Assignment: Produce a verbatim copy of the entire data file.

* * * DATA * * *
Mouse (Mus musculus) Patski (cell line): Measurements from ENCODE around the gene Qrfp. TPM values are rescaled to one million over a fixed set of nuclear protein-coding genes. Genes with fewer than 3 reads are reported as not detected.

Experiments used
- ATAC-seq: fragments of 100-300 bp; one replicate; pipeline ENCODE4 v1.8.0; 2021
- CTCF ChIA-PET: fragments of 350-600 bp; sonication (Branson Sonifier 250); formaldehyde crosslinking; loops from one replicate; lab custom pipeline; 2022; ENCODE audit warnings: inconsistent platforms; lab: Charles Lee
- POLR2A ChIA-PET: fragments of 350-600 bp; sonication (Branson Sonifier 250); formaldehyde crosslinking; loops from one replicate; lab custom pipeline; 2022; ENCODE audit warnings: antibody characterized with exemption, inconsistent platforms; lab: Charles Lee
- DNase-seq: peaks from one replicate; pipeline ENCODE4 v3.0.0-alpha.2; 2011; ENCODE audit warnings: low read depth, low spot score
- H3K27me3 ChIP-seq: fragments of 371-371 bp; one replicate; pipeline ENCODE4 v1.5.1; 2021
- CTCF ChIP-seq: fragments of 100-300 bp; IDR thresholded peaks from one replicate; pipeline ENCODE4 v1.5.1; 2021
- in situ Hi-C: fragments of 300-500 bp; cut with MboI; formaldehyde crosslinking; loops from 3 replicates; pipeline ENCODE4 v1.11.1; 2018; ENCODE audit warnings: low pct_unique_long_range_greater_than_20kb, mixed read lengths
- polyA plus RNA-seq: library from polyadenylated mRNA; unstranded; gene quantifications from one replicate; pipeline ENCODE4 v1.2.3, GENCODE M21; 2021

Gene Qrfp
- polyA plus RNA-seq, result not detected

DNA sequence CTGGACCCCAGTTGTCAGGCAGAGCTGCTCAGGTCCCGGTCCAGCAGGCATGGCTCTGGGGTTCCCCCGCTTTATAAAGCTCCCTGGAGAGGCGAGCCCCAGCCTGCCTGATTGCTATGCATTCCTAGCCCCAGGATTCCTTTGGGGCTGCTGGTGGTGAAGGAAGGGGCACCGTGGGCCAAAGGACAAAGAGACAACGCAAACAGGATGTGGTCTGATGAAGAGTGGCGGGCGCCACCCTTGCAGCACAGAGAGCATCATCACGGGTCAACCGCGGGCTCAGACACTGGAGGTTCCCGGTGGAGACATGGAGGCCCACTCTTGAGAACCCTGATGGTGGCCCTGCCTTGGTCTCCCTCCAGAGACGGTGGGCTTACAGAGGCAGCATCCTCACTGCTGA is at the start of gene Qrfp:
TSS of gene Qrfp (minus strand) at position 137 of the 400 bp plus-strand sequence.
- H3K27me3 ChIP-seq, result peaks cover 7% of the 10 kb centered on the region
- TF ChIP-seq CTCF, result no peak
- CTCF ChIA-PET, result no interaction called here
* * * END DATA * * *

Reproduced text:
Mouse (Mus musculus) Patski (cell line): Measurements from ENCODE around the gene Qrfp. TPM values are rescaled to one million over a fixed set of nuclear protein-coding genes. Genes with fewer than 3 reads are reported as not detected.

Experiments used
- ATAC-seq: fragments of 100-300 bp; one replicate; pipeline ENCODE4 v1.8.0; 2021
- CTCF ChIA-PET: fragments of 350-600 bp; sonication (Branson Sonifier 250); formaldehyde crosslinking; loops from one replicate; lab custom pipeline; 2022; ENCODE audit warnings: inconsistent platforms; lab: Charles Lee
- POLR2A ChIA-PET: fragments of 350-600 bp; sonication (Branson Sonifier 250); formaldehyde crosslinking; loops from one replicate; lab custom pipeline; 2022; ENCODE audit warnings: antibody characterized with exemption, inconsistent platforms; lab: Charles Lee
- DNase-seq: peaks from one replicate; pipeline ENCODE4 v3.0.0-alpha.2; 2011; ENCODE audit warnings: low read depth, low spot score
- H3K27me3 ChIP-seq: fragments of 371-371 bp; one replicate; pipeline ENCODE4 v1.5.1; 2021
- CTCF ChIP-seq: fragments of 100-300 bp; IDR thresholded peaks from one replicate; pipeline ENCODE4 v1.5.1; 2021
- in situ Hi-C: fragments of 300-500 bp; cut with MboI; formaldehyde crosslinking; loops from 3 replicates; pipeline ENCODE4 v1.11.1; 2018; ENCODE audit warnings: low pct_unique_long_range_greater_than_20kb, mixed read lengths
- polyA plus RNA-seq: library from polyadenylated mRNA; unstranded; gene quantifications from one replicate; pipeline ENCODE4 v1.2.3, GENCODE M21; 2021

Gene Qrfp
- polyA plus RNA-seq, result not detected

DNA sequence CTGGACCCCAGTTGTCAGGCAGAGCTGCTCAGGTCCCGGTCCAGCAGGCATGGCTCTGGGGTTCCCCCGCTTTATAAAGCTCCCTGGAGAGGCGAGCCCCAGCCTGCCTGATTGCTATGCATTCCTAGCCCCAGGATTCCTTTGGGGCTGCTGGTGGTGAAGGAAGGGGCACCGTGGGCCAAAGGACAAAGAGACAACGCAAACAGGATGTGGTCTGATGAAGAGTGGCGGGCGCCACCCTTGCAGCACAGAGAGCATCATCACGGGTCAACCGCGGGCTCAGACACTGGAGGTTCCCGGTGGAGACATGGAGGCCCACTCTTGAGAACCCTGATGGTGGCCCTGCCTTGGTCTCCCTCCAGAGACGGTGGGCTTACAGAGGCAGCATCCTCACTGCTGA is at the start of gene Qrfp:
TSS of gene Qrfp (minus strand) at position 137 of the 400 bp plus-strand sequence.
- H3K27me3 ChIP-seq, result peaks cover 7% of the 10 kb centered on the region
- TF ChIP-seq CTCF, result no peak
- CTCF ChIA-PET, result no interaction called here